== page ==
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Join us for our Remembrance programme this November. This year the main focus of our commemoration will be the role and contribution of women during the First World War.  This will tie into our programme of activity this year marking the centenary of Women’s Suffrage.

Events

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Remembrance Lecture 2018 - ‘Welsh Women’s response to the First World War’ 

Location: Neuadd, Senedd, Cardiff Bay  

Date: Tuesday 6 November  

Time: 18.00 – 20.00  

Please register for tickets here. 


This year Elin Jones, AM, Llywydd of the National Assembly for Wales will be welcoming Dr Dinah Evans to deliver our Remembrance Lecture on the topic of ‘Welsh Women’s response to the First World War’. This will be followed by a Q&A chaired by Dr Elin Royles and a short reception where there’ll be an opportunity to view exhibitions in the Oriel (details below).  

Dr Dinah Evans
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Dr Dinah Evans taught Modern and Contemporary History at Bangor University until 2016. Until this summer she also organised the University's School of History Research Seminar Series programme and remains an Honorary Research Associate of the University. She is also a member of the committee of Women's Archive Wales. Her particular field of interest is the impact of the two world wars on Wales and Welsh society. Her research into the impact of the First World War on Welsh women was published in a chapter in Creithiau in 2016  and at present she is preparing for the publication, early in 2019, of her research into the post-war reconstruction of Swansea.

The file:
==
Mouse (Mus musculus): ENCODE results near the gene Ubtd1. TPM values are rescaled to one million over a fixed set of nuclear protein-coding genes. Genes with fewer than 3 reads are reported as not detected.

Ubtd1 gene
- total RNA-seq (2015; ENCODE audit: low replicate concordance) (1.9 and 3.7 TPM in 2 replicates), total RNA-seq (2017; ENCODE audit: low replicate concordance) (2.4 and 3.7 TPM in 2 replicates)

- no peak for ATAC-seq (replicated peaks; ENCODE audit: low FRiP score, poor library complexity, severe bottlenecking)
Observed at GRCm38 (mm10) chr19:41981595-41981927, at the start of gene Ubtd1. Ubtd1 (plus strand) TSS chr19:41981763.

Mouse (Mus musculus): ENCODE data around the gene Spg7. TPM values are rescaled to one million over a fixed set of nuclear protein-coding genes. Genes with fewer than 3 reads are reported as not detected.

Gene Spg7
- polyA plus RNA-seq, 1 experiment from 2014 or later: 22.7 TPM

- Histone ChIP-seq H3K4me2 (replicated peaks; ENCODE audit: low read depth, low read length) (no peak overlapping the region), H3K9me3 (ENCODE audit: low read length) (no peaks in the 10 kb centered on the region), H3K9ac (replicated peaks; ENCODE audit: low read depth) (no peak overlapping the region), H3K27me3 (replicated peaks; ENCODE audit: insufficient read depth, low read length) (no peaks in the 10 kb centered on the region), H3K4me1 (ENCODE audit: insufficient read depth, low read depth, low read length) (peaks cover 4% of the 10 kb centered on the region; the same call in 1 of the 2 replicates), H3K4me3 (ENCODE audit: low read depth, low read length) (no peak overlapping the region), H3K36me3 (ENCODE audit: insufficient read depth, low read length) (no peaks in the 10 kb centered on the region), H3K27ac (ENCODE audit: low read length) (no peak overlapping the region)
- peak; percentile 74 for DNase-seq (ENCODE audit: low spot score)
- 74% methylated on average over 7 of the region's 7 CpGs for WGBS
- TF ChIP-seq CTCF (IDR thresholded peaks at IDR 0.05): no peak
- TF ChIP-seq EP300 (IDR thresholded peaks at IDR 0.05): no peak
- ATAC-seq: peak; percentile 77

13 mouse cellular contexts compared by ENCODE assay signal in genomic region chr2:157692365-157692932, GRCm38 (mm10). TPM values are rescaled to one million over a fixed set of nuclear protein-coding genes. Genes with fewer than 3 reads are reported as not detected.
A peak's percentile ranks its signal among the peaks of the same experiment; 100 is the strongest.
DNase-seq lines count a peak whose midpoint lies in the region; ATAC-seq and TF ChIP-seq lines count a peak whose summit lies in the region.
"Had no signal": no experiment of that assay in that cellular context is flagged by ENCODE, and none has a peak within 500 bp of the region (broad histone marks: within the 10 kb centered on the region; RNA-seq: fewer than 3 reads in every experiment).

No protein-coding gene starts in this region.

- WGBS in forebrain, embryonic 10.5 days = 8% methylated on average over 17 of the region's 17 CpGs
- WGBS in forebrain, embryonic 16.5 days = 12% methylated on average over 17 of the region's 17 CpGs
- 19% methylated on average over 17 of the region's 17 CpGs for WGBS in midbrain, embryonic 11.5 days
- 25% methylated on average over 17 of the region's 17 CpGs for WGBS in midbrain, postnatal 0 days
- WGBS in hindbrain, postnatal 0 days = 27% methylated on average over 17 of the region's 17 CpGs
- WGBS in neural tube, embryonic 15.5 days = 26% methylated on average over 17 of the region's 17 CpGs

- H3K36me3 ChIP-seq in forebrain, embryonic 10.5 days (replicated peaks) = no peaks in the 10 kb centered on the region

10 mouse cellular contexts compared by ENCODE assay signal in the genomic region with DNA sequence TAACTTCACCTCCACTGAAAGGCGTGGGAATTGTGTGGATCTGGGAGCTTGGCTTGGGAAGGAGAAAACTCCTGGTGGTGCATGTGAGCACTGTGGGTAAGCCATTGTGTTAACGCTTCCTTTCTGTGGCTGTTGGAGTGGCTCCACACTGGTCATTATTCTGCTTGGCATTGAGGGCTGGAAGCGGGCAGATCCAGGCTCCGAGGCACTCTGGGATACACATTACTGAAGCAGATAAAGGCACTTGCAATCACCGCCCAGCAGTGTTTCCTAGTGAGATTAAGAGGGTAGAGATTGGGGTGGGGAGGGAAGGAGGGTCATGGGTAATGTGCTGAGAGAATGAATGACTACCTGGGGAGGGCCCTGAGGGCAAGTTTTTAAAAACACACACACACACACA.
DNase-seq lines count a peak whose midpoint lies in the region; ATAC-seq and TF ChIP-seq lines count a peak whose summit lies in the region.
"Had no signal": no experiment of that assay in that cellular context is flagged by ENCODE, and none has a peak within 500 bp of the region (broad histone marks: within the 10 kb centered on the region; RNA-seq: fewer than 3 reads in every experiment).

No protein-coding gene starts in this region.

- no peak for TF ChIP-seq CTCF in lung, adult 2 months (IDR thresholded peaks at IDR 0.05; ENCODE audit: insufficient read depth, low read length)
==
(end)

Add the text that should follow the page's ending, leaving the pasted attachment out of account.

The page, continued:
Dr Elin Royles  
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Dr Elin Royles is Senior Lecturer at Aberystwyth University’s Department of International Politics which will be celebrating its centenary in 1919 after being founded shortly after Armistice day as a response to the extreme violence of the First World War.  

If you have any further questions please do not hesitate getting in touch either by email (contact@assembly.wales) or on the phone on 0300 200 6565. 


Wales for Peace Conference  

On Tuesday 6 November Wales for Peace will be delivering, ‘Shaping the Future We Wish to See – Young people’s role in building a more peaceful Wales and the world’,  the 5th annual conference, in partnership with the National Assembly for Wales. The aim of the conference, is to promote the voice of young people. Young people attending will have an opportunity to discuss three peace related themes and put their questions to a panel of AMs in Siambr Hywel before visiting the Temple of Peace when the first six schools who have become Peace Schools will be awarded. 

Exhibitions

 

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An organised women's suffrage movement operated continuously in Britain for more than sixty years, with partial enfranchisement won in 1918 and equal voting rights with men finally achieved ten years later. This exhibition aims to provide a snapshot of Wales's part in this lengthy and multifaceted campaign, the photographs, images and artefacts seeking to illustrate some of its principal elements. 

The Women's Suffrage Movement in Wales in the early 1900s  

Members of Emmeline Pankhurst's Women's Social and Political Union (WSPU, founded in 1903) – the notorious 'suffragettes' – pursued a militant strategy, involving escalating attacks on public and private property, which often brought the arrest and imprisonment of activists. Their policy of heckling politicians (and most especially in Wales, David Lloyd George) led to disruption and disorder at the National Eisteddfod on two occasions and to some of the most serious physical attacks upon campaigners.